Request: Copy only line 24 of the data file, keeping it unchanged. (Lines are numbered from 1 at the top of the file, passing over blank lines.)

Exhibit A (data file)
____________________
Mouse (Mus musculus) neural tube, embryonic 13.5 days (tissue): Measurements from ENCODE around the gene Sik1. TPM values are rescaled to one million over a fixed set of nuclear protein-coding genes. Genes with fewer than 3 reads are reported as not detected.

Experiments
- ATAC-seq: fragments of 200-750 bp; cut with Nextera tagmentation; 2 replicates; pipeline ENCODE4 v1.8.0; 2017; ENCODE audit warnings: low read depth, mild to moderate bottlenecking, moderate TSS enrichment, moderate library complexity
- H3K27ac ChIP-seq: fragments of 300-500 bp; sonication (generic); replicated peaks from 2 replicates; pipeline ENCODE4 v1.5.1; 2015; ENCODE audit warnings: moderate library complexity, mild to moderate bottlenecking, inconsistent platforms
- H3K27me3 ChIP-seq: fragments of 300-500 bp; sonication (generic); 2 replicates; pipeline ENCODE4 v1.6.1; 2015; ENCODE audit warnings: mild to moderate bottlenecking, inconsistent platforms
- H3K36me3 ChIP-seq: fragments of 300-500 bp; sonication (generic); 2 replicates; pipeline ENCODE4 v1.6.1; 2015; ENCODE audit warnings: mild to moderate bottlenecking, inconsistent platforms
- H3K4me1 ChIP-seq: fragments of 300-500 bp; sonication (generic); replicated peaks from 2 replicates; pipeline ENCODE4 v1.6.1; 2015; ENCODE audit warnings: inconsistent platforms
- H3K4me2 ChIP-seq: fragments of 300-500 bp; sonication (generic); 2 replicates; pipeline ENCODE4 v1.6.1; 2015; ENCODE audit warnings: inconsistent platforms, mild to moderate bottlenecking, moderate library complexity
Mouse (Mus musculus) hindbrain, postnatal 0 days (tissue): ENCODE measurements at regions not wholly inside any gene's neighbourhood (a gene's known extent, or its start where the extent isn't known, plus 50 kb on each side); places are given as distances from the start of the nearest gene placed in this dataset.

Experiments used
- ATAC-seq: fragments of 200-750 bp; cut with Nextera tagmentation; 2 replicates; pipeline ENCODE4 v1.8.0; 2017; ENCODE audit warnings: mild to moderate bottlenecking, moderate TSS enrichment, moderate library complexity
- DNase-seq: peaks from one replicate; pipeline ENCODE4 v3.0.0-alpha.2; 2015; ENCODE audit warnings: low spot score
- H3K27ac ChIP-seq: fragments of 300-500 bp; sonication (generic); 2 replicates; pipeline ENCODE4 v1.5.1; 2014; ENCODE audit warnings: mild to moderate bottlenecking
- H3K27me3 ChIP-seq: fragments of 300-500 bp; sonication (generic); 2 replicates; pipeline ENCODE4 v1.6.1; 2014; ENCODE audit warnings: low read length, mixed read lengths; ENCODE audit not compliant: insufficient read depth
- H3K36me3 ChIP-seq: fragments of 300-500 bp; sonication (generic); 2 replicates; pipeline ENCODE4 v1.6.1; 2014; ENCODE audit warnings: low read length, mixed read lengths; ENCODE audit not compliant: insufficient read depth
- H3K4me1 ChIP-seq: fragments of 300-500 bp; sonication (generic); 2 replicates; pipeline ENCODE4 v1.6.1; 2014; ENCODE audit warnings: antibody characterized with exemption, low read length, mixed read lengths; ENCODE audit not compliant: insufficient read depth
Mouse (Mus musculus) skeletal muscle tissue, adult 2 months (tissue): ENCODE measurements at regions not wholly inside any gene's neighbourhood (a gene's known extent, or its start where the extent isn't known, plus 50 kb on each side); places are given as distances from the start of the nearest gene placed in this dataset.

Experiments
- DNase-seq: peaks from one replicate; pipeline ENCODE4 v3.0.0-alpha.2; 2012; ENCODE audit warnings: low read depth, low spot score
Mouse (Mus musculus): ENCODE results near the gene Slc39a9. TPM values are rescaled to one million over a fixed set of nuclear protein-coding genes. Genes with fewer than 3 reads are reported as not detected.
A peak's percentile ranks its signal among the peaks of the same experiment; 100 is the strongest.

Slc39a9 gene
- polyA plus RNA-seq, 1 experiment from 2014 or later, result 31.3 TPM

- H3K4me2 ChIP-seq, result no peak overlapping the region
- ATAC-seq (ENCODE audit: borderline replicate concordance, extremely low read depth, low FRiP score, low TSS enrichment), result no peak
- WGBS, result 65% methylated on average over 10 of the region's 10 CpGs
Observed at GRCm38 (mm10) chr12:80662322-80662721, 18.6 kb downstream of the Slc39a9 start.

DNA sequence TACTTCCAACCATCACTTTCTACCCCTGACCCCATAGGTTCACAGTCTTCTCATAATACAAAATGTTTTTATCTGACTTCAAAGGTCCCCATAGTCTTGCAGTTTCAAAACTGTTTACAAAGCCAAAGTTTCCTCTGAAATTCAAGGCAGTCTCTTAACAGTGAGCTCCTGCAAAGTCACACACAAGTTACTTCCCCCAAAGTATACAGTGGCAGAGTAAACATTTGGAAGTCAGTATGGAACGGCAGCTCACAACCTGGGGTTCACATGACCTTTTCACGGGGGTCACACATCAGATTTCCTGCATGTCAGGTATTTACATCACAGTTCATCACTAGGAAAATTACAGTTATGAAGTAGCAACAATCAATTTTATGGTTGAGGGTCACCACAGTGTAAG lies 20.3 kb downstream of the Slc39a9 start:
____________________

- H3K4me2 ChIP-seq, result no peak overlapping the region